Please note that many additional components in the Option pack that function properly in a single server IIS 4.0 installation will not function properly in a clustered IIS environment. Index Server, Certificate Server, FrontPage ®, Search Bots, Outlook ® Web Access, Site Server 3.0, and Commerce Server are a few examples of Internet products that will not operate properly if they are installed onto an IIS/MSCS server.

Third-party products should also be checked for MSCS compatibility prior to installation as well.

Model B: Hot Spare Solution with Maximum Availability (Active/Passive)

Model B: Provides maximum availability and performance, but both nodes are never fully used. One node of the cluster makes all the resources available, while the other node is idle and waiting in case of a failover.

In this model, the idle node is a dedicated "hot spare", ready to be used if a failover occurs. If the node making the resources available fails, the hot spare node causes the resources to fail over to it, and then makes the resources available with a performance level comparable to that of the original node. The performance level depends on whether or not the hot spare node has the same specifications, such as CPU speed, as the original node.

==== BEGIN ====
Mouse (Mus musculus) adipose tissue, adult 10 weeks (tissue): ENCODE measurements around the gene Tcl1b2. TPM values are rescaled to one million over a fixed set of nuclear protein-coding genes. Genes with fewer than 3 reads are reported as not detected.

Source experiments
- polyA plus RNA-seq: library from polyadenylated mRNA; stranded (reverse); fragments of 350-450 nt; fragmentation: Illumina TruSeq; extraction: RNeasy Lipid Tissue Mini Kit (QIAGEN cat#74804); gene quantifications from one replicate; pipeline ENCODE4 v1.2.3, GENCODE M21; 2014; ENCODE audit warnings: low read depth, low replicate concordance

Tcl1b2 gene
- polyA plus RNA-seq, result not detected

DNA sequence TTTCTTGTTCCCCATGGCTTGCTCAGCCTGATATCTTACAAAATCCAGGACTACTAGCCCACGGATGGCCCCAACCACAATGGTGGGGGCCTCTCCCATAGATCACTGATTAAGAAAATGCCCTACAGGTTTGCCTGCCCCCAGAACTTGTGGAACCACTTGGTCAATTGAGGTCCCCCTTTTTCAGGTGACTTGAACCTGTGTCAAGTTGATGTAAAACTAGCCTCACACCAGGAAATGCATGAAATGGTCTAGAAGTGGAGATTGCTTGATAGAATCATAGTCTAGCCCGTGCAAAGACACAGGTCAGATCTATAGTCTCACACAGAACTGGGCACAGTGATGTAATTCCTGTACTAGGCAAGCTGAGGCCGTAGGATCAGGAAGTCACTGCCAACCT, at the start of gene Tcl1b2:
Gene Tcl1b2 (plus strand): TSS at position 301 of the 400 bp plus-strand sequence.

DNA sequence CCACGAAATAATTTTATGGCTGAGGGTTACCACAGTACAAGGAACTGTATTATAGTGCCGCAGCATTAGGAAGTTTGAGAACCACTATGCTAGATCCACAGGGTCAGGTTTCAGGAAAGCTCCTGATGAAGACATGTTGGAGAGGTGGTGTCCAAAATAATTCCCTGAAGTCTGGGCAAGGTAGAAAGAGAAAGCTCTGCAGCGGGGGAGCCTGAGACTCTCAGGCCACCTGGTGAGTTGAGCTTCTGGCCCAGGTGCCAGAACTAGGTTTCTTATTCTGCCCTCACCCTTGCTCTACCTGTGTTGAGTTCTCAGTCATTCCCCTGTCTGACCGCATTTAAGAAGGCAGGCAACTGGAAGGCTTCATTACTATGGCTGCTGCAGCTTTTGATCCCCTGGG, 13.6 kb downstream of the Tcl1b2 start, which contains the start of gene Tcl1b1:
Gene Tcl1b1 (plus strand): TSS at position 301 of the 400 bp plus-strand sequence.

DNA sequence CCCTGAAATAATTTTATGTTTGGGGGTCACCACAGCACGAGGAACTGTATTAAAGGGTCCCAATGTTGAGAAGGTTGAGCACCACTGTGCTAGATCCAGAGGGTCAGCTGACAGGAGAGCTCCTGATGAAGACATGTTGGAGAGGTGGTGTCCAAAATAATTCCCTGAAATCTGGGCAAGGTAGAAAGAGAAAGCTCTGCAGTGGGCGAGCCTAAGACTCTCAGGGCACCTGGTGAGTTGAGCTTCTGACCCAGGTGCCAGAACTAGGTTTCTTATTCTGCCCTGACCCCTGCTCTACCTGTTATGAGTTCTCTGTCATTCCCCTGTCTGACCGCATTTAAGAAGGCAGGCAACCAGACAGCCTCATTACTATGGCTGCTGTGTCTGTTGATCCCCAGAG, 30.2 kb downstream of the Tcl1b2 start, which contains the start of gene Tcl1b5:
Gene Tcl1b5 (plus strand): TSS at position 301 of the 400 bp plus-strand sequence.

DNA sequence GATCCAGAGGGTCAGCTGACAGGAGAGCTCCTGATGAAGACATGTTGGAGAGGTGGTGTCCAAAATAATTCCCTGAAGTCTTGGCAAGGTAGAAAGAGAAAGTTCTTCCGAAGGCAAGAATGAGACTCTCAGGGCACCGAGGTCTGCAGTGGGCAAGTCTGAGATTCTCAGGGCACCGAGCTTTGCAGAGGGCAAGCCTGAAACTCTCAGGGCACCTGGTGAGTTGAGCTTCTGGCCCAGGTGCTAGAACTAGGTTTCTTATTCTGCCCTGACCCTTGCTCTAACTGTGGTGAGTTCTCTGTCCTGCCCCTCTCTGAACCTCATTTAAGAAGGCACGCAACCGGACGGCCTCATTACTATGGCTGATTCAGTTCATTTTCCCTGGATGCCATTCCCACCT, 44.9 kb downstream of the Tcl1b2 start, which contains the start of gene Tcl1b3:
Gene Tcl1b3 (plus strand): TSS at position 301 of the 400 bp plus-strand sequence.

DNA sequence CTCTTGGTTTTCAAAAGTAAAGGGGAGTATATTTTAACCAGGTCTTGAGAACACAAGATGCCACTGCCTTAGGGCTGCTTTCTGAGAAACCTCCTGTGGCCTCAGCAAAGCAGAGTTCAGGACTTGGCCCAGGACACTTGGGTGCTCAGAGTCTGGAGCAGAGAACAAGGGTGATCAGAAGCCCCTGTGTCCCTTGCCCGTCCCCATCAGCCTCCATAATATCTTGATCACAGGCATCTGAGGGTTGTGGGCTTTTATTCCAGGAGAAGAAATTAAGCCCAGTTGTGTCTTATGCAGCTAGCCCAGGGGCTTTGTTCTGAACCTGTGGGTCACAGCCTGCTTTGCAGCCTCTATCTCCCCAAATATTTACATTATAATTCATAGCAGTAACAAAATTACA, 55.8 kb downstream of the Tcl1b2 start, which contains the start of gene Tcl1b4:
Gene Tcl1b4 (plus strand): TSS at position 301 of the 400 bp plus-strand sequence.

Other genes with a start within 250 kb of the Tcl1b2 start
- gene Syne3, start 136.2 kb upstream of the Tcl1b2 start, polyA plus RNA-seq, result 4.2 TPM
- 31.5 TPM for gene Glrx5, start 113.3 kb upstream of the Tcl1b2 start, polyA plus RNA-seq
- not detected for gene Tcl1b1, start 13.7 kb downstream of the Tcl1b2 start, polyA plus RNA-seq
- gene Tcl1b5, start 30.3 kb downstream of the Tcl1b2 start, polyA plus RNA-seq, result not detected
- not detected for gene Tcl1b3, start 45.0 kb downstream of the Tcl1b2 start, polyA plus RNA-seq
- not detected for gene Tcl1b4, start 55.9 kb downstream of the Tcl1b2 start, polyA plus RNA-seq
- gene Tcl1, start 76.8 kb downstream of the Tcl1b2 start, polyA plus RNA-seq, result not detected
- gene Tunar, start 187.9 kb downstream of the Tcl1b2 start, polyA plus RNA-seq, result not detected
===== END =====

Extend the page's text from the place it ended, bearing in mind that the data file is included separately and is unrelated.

ntopcl01

When using the model as illustrated here, the following network names and Internet Protocol (IP) addresses will be in use:

  • A computer name and IP address for Node A

  • A computer name and IP address for Node B

  • A network name and IP address for the cluster

  • A network name and IP address for the Web Services group

Considerations for Choosing This Model

This model is best suited for the most critical applications and resources. For example, an organization that has a server on the World Wide Web where customers place orders may want to use this model. The expense of a second idle server can be justified by guaranteeing continuous high performance access to the organization's store on the Web.